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Japanese American Incarceration in California
Local History_ 29-7-1  
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Japanese American Incarceration in California is composed mainly of documents related to the relocation program during World War II. Items include the official government report of the Manzanar Relocation Center, oral histories, a photo album, post-war activism related to preserving and remembering the camps, and various clippings and documents. The strength of this collection is found in its many perspectives on the controversial "relocation" program and how it has been presented since World War II.
On February 19th, 1942, President Franklin D. Roosevelt signed Executive Order 9066, which authorized the forced removal of Japanese-American citizens on the West Coast. For the duration of the war, 110,000 citizens forcibly resided in Relocation Centers across the western half of the United States. Most famous of these internment camps was Manzanar, near Death Valley, and Tule Lake in Northern California. Although the relocation program was authorized due to fears of a Japanese attack from within US borders; not a single internee was convicted for a war related crime.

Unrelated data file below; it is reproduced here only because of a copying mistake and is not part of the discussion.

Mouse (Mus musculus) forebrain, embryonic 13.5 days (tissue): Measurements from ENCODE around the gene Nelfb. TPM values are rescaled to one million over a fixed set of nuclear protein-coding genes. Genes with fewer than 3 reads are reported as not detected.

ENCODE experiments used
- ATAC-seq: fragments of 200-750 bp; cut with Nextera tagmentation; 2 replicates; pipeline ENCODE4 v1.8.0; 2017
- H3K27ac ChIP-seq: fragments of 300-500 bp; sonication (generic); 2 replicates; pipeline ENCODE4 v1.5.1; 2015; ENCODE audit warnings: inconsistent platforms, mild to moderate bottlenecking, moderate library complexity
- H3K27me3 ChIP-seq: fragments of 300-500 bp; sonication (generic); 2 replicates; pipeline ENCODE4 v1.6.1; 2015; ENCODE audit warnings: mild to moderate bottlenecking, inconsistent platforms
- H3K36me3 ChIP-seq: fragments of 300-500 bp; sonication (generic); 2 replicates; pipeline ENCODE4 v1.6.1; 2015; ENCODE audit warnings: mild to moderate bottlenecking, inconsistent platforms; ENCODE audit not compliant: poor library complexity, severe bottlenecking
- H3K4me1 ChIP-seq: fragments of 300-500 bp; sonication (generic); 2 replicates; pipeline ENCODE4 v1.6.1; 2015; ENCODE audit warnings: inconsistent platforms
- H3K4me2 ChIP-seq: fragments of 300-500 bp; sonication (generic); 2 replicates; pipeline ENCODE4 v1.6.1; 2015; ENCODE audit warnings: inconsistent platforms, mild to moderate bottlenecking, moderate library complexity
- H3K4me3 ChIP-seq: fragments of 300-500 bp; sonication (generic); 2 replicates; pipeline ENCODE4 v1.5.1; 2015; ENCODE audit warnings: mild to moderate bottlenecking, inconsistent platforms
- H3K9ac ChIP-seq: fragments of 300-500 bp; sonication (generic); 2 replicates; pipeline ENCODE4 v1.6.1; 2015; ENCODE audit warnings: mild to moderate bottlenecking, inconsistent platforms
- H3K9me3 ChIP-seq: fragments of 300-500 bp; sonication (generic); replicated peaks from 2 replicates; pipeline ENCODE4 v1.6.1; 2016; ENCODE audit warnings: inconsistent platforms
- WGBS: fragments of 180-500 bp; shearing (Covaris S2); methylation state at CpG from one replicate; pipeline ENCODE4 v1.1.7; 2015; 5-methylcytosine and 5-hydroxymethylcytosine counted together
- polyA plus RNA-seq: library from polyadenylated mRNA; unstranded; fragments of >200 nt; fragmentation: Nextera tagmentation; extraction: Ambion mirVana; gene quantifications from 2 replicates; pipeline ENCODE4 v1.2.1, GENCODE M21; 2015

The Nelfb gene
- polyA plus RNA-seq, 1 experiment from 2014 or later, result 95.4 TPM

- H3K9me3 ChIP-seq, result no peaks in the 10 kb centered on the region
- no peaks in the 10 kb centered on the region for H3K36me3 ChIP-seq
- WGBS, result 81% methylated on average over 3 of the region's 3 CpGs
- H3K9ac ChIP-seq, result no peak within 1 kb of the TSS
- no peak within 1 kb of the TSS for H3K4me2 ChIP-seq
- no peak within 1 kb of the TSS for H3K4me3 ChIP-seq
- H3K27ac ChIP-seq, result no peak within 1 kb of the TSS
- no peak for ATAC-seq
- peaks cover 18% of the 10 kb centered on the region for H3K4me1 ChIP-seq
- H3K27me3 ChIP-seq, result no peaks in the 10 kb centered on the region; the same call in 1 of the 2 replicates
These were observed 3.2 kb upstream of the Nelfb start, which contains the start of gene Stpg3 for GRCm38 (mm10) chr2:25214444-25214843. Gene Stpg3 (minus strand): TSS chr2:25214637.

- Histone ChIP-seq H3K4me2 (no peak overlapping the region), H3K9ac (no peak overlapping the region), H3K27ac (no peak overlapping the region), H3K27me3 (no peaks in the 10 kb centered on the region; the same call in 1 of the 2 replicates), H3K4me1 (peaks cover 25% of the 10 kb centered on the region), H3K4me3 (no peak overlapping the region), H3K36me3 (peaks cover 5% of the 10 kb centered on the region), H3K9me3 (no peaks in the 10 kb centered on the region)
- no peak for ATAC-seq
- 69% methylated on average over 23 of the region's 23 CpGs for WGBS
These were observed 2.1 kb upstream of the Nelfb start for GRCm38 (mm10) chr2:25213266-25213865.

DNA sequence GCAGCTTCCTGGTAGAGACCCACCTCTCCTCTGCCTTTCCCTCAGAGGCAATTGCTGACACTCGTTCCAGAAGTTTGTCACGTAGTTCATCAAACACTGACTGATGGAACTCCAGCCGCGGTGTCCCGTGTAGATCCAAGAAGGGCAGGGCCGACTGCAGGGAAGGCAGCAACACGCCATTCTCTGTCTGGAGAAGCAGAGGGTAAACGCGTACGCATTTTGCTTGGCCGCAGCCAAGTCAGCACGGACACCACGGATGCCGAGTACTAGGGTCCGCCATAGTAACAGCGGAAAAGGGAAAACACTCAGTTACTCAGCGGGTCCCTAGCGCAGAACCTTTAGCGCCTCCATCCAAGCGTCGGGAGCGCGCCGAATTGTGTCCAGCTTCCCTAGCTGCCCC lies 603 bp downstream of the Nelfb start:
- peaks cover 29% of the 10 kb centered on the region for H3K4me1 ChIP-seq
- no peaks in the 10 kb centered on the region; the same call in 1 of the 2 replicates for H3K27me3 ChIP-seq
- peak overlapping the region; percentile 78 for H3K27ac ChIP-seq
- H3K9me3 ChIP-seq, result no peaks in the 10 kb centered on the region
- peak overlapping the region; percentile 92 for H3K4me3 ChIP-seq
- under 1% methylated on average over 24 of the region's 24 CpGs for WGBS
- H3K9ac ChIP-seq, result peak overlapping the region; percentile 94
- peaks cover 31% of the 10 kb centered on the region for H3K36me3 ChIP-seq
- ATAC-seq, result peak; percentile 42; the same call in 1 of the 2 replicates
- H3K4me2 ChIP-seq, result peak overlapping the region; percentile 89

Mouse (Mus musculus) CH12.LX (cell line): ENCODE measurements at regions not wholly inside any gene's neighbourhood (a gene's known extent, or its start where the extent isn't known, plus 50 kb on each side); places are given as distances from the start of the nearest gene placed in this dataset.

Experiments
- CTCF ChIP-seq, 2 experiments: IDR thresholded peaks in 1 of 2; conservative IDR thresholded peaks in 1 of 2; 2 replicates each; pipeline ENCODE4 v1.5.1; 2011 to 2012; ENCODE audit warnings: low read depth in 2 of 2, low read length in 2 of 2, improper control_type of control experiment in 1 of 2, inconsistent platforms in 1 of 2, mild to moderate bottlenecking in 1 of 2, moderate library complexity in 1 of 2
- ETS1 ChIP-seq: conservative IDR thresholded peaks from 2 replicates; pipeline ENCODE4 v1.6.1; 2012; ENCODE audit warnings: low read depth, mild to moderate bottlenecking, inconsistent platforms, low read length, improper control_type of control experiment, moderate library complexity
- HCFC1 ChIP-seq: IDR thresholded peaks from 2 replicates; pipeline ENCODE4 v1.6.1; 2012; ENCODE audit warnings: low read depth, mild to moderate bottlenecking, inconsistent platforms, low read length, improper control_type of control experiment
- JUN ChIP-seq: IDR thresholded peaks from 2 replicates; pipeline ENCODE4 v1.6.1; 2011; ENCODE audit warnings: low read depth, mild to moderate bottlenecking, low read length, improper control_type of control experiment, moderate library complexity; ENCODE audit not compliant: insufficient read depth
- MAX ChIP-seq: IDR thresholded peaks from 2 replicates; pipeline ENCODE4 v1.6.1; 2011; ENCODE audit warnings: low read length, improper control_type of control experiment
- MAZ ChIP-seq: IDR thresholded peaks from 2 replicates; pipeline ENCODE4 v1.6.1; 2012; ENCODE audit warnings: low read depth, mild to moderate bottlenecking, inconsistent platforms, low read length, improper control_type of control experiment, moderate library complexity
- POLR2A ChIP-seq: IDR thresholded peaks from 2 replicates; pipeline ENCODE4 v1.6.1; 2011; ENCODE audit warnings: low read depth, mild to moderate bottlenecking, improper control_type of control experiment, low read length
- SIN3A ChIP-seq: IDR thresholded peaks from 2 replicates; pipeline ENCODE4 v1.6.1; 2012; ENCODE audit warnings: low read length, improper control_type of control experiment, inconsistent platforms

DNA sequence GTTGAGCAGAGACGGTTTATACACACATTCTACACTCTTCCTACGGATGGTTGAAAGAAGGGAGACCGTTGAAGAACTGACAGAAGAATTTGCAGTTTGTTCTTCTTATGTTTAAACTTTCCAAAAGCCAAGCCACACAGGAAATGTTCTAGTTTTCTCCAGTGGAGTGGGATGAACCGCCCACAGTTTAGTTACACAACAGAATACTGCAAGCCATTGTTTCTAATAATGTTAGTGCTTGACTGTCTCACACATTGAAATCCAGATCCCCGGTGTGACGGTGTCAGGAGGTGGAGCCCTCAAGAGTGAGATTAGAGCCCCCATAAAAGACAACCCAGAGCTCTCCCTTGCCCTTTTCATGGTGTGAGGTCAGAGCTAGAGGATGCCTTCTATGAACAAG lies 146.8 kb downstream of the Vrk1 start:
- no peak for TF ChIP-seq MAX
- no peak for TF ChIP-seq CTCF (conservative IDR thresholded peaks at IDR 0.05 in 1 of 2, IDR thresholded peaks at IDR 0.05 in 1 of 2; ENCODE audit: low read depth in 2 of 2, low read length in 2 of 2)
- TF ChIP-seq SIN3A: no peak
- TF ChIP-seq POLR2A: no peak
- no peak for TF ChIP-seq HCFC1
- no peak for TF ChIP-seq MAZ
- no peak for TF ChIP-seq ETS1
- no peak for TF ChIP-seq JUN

8 Boxes ; Some oversized items
Property rights reside with the California State University, Fullerton University Archives and Special Collections. No part may be quoted for publication without the written permission of the University Archives & Special Collections, CSU Fullerton or the copyright holder.Requests for permission to quote from these materials should be addressed to: California State University, Fullerton University Archives & Special Collections 800 N. State College, PLS-352 |Fullerton, CA 92834-3599 (657) 278-3444
The collection is open for research. Some materials within the collection are subject to reproduction restrictions.